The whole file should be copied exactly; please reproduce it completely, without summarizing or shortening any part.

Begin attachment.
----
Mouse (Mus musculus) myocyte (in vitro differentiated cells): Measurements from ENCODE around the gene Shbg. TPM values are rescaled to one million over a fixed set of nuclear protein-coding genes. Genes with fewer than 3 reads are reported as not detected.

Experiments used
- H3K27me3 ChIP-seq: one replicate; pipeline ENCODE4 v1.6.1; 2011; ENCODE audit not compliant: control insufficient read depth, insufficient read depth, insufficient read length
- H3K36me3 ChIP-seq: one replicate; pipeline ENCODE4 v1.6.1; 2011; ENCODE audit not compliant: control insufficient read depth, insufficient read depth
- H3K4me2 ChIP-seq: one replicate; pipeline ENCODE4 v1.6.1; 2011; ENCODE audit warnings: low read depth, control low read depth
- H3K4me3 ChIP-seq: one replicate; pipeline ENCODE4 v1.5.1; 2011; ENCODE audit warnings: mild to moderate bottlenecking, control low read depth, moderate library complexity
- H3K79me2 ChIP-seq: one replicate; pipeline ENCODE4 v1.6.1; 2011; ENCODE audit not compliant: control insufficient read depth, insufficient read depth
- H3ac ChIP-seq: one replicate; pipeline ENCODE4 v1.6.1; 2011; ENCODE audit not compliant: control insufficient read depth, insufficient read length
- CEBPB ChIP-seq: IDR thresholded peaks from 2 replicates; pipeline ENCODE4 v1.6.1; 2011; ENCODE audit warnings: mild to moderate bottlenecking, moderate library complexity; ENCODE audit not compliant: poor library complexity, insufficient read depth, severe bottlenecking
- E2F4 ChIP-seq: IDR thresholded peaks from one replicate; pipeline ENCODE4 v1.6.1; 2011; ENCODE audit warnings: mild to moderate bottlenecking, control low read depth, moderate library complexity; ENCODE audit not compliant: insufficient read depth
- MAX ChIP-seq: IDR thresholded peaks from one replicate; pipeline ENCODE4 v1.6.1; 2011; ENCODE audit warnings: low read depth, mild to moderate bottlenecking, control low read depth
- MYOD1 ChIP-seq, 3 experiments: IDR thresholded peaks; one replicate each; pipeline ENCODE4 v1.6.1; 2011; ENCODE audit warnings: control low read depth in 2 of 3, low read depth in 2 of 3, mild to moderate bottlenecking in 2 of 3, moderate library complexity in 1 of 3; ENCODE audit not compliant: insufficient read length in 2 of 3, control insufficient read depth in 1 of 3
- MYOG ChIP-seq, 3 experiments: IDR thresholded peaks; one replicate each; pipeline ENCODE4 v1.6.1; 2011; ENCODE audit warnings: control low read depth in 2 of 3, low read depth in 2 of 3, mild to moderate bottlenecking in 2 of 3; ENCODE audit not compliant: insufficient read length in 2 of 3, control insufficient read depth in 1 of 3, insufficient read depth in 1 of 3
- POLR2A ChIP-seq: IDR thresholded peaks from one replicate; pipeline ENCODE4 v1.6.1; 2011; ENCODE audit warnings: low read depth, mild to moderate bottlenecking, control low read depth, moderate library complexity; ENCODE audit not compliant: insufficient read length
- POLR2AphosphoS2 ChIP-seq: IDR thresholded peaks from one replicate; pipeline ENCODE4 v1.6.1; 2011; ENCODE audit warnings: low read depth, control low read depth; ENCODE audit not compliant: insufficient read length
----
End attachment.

Mouse (Mus musculus) myocyte (in vitro differentiated cells): Measurements from ENCODE around the gene Shbg. TPM values are rescaled to one million over a fixed set of nuclear protein-coding genes. Genes with fewer than 3 reads are reported as not detected.

Experiments used
- H3K27me3 ChIP-seq: one replicate; pipeline ENCODE4 v1.6.1; 2011; ENCODE audit not compliant: control insufficient read depth, insufficient read depth, insufficient read length
- H3K36me3 ChIP-seq: one replicate; pipeline ENCODE4 v1.6.1; 2011; ENCODE audit not compliant: control insufficient read depth, insufficient read depth
- H3K4me2 ChIP-seq: one replicate; pipeline ENCODE4 v1.6.1; 2011; ENCODE audit warnings: low read depth, control low read depth
- H3K4me3 ChIP-seq: one replicate; pipeline ENCODE4 v1.5.1; 2011; ENCODE audit warnings: mild to moderate bottlenecking, control low read depth, moderate library complexity
- H3K79me2 ChIP-seq: one replicate; pipeline ENCODE4 v1.6.1; 2011; ENCODE audit not compliant: control insufficient read depth, insufficient read depth
- H3ac ChIP-seq: one replicate; pipeline ENCODE4 v1.6.1; 2011; ENCODE audit not compliant: control insufficient read depth, insufficient read length
- CEBPB ChIP-seq: IDR thresholded peaks from 2 replicates; pipeline ENCODE4 v1.6.1; 2011; ENCODE audit warnings: mild to moderate bottlenecking, moderate library complexity; ENCODE audit not compliant: poor library complexity, insufficient read depth, severe bottlenecking
- E2F4 ChIP-seq: IDR thresholded peaks from one replicate; pipeline ENCODE4 v1.6.1; 2011; ENCODE audit warnings: mild to moderate bottlenecking, control low read depth, moderate library complexity; ENCODE audit not compliant: insufficient read depth
- MAX ChIP-seq: IDR thresholded peaks from one replicate; pipeline ENCODE4 v1.6.1; 2011; ENCODE audit warnings: low read depth, mild to moderate bottlenecking, control low read depth
- MYOD1 ChIP-seq, 3 experiments: IDR thresholded peaks; one replicate each; pipeline ENCODE4 v1.6.1; 2011; ENCODE audit warnings: control low read depth in 2 of 3, low read depth in 2 of 3, mild to moderate bottlenecking in 2 of 3, moderate library complexity in 1 of 3; ENCODE audit not compliant: insufficient read length in 2 of 3, control insufficient read depth in 1 of 3
- MYOG ChIP-seq, 3 experiments: IDR thresholded peaks; one replicate each; pipeline ENCODE4 v1.6.1; 2011; ENCODE audit warnings: control low read depth in 2 of 3, low read depth in 2 of 3, mild to moderate bottlenecking in 2 of 3; ENCODE audit not compliant: insufficient read length in 2 of 3, control insufficient read depth in 1 of 3, insufficient read depth in 1 of 3
- POLR2A ChIP-seq: IDR thresholded peaks from one replicate; pipeline ENCODE4 v1.6.1; 2011; ENCODE audit warnings: low read depth, mild to moderate bottlenecking, control low read depth, moderate library complexity; ENCODE audit not compliant: insufficient read length
- POLR2AphosphoS2 ChIP-seq: IDR thresholded peaks from one replicate; pipeline ENCODE4 v1.6.1; 2011; ENCODE audit warnings: low read depth, control low read depth; ENCODE audit not compliant: insufficient read length